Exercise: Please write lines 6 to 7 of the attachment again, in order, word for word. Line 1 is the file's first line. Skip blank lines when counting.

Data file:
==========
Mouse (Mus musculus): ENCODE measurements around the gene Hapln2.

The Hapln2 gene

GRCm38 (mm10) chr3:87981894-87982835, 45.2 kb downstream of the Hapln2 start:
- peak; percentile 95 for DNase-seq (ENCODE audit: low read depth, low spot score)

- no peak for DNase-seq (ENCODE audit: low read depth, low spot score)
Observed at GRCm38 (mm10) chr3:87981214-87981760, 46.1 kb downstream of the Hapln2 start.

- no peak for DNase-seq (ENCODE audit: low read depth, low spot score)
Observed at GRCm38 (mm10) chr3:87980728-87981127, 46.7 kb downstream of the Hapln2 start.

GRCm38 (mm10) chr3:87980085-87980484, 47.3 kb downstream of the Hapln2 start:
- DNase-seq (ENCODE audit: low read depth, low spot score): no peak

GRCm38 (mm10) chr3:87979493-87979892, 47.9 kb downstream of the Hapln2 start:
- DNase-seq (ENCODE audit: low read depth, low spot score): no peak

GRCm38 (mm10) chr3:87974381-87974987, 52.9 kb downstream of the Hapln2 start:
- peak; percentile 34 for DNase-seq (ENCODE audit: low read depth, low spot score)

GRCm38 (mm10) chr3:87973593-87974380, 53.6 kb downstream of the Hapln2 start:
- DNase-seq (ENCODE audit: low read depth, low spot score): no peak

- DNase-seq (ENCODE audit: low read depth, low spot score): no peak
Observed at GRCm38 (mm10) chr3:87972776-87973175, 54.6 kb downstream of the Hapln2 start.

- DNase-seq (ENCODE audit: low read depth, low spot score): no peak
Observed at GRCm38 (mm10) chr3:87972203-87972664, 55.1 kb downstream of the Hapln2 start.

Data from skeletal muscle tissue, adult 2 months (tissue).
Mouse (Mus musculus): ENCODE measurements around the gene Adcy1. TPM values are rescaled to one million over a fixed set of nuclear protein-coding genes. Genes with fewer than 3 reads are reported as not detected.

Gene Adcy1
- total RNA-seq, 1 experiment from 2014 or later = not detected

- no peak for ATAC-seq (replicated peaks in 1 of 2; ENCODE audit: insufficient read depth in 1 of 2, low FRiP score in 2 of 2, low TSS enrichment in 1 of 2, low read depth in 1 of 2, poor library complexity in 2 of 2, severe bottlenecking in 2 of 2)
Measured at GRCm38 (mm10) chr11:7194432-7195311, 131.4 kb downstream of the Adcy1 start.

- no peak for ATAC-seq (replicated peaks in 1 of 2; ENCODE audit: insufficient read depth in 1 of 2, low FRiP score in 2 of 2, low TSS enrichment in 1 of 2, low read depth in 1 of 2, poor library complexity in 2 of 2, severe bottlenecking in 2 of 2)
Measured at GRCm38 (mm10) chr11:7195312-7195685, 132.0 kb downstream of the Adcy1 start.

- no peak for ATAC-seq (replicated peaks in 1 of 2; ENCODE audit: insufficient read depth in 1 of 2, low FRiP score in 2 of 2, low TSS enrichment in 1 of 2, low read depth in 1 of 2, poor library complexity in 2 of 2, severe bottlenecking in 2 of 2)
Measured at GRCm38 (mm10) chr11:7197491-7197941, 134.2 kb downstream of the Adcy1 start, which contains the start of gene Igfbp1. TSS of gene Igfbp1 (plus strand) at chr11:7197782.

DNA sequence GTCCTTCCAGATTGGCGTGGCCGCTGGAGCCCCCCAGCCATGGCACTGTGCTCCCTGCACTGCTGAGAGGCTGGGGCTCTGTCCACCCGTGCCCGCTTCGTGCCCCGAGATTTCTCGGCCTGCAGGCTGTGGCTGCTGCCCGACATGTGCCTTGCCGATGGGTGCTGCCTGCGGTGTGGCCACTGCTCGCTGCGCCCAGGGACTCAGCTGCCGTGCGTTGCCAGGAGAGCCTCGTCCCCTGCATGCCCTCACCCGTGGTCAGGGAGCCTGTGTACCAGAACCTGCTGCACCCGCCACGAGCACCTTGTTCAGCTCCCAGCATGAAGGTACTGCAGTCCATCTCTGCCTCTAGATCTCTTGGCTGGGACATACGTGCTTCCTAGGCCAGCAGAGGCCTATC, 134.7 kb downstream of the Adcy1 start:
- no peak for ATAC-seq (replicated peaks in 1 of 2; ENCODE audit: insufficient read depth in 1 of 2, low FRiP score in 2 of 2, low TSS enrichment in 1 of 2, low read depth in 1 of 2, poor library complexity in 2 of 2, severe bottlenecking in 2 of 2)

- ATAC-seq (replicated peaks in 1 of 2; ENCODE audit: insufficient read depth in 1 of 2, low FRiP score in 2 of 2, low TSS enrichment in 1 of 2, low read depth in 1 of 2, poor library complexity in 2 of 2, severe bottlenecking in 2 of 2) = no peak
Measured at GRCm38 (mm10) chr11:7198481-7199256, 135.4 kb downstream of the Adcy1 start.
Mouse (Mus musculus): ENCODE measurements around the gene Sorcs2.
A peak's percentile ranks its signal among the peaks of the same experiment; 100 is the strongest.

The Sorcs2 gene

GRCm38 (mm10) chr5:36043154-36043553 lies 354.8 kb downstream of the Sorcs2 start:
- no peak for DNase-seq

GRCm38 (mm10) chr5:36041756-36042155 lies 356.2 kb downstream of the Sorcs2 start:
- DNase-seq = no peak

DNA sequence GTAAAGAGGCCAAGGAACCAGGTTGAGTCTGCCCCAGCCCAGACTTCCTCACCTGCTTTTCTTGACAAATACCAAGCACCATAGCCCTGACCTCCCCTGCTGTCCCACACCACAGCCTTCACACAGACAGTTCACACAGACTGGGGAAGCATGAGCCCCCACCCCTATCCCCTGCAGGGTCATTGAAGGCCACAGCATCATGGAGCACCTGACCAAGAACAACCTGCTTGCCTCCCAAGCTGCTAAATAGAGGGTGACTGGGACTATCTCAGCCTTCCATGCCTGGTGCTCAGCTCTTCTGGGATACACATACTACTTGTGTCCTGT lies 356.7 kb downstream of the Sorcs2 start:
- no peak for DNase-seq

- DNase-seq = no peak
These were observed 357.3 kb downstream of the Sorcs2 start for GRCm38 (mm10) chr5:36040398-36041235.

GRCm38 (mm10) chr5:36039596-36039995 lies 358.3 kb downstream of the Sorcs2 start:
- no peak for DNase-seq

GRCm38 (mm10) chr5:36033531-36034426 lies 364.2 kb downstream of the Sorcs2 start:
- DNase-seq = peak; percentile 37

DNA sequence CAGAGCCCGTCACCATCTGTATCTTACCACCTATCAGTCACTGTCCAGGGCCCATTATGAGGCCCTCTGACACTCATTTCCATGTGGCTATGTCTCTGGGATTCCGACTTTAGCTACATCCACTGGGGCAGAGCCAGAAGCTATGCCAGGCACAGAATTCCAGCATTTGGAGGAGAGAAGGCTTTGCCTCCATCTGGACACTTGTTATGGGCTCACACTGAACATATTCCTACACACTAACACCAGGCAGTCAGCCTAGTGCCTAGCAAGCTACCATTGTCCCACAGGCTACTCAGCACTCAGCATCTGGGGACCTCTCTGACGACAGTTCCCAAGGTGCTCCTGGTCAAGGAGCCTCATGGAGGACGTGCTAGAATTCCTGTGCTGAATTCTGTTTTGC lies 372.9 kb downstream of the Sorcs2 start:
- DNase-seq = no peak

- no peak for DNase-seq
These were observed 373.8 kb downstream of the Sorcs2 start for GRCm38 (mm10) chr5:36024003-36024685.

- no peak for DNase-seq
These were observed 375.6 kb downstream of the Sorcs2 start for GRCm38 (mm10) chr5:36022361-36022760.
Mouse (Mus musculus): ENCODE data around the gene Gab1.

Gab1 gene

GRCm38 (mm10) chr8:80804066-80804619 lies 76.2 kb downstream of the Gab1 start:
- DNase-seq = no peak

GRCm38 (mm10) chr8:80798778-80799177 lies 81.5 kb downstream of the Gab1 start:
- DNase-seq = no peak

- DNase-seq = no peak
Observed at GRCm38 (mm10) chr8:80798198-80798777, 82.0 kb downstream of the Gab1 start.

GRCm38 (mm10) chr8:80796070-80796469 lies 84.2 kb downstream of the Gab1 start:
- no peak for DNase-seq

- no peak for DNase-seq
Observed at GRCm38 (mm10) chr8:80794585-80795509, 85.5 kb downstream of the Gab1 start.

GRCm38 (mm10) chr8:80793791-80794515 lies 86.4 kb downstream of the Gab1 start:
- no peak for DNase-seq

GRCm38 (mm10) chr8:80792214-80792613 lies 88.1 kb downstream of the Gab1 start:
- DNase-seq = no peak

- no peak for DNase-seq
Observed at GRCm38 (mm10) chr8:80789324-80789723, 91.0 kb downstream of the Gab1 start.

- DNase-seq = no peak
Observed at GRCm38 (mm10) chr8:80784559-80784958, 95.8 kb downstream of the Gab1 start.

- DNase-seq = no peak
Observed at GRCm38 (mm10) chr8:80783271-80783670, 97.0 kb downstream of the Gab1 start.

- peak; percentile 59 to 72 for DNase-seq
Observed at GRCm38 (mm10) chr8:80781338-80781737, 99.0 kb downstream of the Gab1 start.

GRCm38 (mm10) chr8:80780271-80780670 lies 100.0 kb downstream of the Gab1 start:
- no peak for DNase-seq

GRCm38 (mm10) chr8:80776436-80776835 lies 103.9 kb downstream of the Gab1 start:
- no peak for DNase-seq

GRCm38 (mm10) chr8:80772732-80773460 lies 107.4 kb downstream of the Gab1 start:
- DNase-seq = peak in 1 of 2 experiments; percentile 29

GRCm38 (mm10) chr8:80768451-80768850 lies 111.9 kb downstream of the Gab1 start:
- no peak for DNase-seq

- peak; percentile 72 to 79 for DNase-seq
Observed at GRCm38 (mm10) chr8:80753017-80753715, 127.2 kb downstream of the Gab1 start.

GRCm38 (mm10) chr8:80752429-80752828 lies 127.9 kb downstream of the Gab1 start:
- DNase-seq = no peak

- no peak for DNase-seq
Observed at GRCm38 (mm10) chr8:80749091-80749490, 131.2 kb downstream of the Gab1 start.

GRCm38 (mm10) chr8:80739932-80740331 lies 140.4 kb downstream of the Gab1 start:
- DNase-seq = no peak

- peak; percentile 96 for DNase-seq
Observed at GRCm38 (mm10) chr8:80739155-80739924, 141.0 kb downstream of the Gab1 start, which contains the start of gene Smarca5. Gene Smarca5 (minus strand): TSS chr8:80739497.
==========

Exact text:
Observed at GRCm38 (mm10) chr3:87981214-87981760, 46.1 kb downstream of the Hapln2 start.

- no peak for DNase-seq (ENCODE audit: low read depth, low spot score)